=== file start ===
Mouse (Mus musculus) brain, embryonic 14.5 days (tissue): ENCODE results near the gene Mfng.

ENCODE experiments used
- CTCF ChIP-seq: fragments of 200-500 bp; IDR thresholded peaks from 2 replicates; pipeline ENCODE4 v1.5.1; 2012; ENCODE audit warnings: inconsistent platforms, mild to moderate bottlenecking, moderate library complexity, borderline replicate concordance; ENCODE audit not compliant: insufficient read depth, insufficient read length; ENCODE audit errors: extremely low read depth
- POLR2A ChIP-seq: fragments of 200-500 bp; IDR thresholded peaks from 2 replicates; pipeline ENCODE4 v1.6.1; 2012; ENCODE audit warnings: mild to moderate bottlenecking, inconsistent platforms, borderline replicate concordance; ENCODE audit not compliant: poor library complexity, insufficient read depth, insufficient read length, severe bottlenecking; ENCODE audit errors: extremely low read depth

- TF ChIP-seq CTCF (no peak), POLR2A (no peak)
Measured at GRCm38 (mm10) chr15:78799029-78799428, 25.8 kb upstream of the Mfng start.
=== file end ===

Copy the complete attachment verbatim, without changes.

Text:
Mouse (Mus musculus) brain, embryonic 14.5 days (tissue): ENCODE results near the gene Mfng.

ENCODE experiments used
- CTCF ChIP-seq: fragments of 200-500 bp; IDR thresholded peaks from 2 replicates; pipeline ENCODE4 v1.5.1; 2012; ENCODE audit warnings: inconsistent platforms, mild to moderate bottlenecking, moderate library complexity, borderline replicate concordance; ENCODE audit not compliant: insufficient read depth, insufficient read length; ENCODE audit errors: extremely low read depth
- POLR2A ChIP-seq: fragments of 200-500 bp; IDR thresholded peaks from 2 replicates; pipeline ENCODE4 v1.6.1; 2012; ENCODE audit warnings: mild to moderate bottlenecking, inconsistent platforms, borderline replicate concordance; ENCODE audit not compliant: poor library complexity, insufficient read depth, insufficient read length, severe bottlenecking; ENCODE audit errors: extremely low read depth

- TF ChIP-seq CTCF (no peak), POLR2A (no peak)
Measured at GRCm38 (mm10) chr15:78799029-78799428, 25.8 kb upstream of the Mfng start.